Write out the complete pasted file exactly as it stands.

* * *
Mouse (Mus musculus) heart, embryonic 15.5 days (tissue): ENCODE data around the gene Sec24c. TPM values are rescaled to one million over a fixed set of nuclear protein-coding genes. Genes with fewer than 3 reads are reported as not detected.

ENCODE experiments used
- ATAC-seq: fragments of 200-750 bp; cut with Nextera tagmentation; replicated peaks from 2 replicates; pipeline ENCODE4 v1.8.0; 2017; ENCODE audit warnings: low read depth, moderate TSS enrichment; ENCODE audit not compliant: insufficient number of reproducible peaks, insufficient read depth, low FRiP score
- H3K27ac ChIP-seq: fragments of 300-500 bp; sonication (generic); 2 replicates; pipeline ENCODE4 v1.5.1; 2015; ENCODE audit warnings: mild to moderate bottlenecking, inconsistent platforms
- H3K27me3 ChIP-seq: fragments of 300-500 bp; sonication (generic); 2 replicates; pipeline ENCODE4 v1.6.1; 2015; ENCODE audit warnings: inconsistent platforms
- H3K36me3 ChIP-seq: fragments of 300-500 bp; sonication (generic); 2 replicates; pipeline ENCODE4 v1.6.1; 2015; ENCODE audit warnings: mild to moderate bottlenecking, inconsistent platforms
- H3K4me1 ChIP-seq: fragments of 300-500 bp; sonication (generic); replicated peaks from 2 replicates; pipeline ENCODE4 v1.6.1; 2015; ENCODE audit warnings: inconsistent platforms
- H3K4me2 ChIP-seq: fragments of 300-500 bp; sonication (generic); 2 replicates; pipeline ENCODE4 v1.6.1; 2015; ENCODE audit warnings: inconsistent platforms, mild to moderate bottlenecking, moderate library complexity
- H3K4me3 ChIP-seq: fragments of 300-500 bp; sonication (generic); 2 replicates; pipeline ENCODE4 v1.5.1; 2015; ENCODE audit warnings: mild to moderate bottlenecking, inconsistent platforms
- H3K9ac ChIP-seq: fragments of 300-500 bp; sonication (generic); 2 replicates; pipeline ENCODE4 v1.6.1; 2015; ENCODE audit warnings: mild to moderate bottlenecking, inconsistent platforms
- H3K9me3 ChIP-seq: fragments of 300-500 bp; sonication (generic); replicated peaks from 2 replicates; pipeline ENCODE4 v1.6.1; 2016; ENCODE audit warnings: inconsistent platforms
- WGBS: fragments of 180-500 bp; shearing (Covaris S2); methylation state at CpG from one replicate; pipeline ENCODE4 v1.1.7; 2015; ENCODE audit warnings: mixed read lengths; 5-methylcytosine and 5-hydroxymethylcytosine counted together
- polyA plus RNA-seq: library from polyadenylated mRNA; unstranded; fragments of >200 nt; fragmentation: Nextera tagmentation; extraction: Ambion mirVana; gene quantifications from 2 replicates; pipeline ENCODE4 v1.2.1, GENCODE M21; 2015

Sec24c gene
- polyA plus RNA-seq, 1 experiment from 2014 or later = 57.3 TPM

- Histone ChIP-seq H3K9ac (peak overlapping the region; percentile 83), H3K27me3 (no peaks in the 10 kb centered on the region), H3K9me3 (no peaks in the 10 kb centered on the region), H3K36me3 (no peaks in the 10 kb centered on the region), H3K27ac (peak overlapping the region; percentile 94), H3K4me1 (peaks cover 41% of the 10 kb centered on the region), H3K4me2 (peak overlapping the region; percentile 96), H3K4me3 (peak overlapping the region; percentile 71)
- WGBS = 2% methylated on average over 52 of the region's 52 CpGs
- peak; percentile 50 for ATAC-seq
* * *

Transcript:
Mouse (Mus musculus) heart, embryonic 15.5 days (tissue): ENCODE data around the gene Sec24c. TPM values are rescaled to one million over a fixed set of nuclear protein-coding genes. Genes with fewer than 3 reads are reported as not detected.

ENCODE experiments used
- ATAC-seq: fragments of 200-750 bp; cut with Nextera tagmentation; replicated peaks from 2 replicates; pipeline ENCODE4 v1.8.0; 2017; ENCODE audit warnings: low read depth, moderate TSS enrichment; ENCODE audit not compliant: insufficient number of reproducible peaks, insufficient read depth, low FRiP score
- H3K27ac ChIP-seq: fragments of 300-500 bp; sonication (generic); 2 replicates; pipeline ENCODE4 v1.5.1; 2015; ENCODE audit warnings: mild to moderate bottlenecking, inconsistent platforms
- H3K27me3 ChIP-seq: fragments of 300-500 bp; sonication (generic); 2 replicates; pipeline ENCODE4 v1.6.1; 2015; ENCODE audit warnings: inconsistent platforms
- H3K36me3 ChIP-seq: fragments of 300-500 bp; sonication (generic); 2 replicates; pipeline ENCODE4 v1.6.1; 2015; ENCODE audit warnings: mild to moderate bottlenecking, inconsistent platforms
- H3K4me1 ChIP-seq: fragments of 300-500 bp; sonication (generic); replicated peaks from 2 replicates; pipeline ENCODE4 v1.6.1; 2015; ENCODE audit warnings: inconsistent platforms
- H3K4me2 ChIP-seq: fragments of 300-500 bp; sonication (generic); 2 replicates; pipeline ENCODE4 v1.6.1; 2015; ENCODE audit warnings: inconsistent platforms, mild to moderate bottlenecking, moderate library complexity
- H3K4me3 ChIP-seq: fragments of 300-500 bp; sonication (generic); 2 replicates; pipeline ENCODE4 v1.5.1; 2015; ENCODE audit warnings: mild to moderate bottlenecking, inconsistent platforms
- H3K9ac ChIP-seq: fragments of 300-500 bp; sonication (generic); 2 replicates; pipeline ENCODE4 v1.6.1; 2015; ENCODE audit warnings: mild to moderate bottlenecking, inconsistent platforms
- H3K9me3 ChIP-seq: fragments of 300-500 bp; sonication (generic); replicated peaks from 2 replicates; pipeline ENCODE4 v1.6.1; 2016; ENCODE audit warnings: inconsistent platforms
- WGBS: fragments of 180-500 bp; shearing (Covaris S2); methylation state at CpG from one replicate; pipeline ENCODE4 v1.1.7; 2015; ENCODE audit warnings: mixed read lengths; 5-methylcytosine and 5-hydroxymethylcytosine counted together
- polyA plus RNA-seq: library from polyadenylated mRNA; unstranded; fragments of >200 nt; fragmentation: Nextera tagmentation; extraction: Ambion mirVana; gene quantifications from 2 replicates; pipeline ENCODE4 v1.2.1, GENCODE M21; 2015

Sec24c gene
- polyA plus RNA-seq, 1 experiment from 2014 or later = 57.3 TPM

- Histone ChIP-seq H3K9ac (peak overlapping the region; percentile 83), H3K27me3 (no peaks in the 10 kb centered on the region), H3K9me3 (no peaks in the 10 kb centered on the region), H3K36me3 (no peaks in the 10 kb centered on the region), H3K27ac (peak overlapping the region; percentile 94), H3K4me1 (peaks cover 41% of the 10 kb centered on the region), H3K4me2 (peak overlapping the region; percentile 96), H3K4me3 (peak overlapping the region; percentile 71)
- WGBS = 2% methylated on average over 52 of the region's 52 CpGs
- peak; percentile 50 for ATAC-seq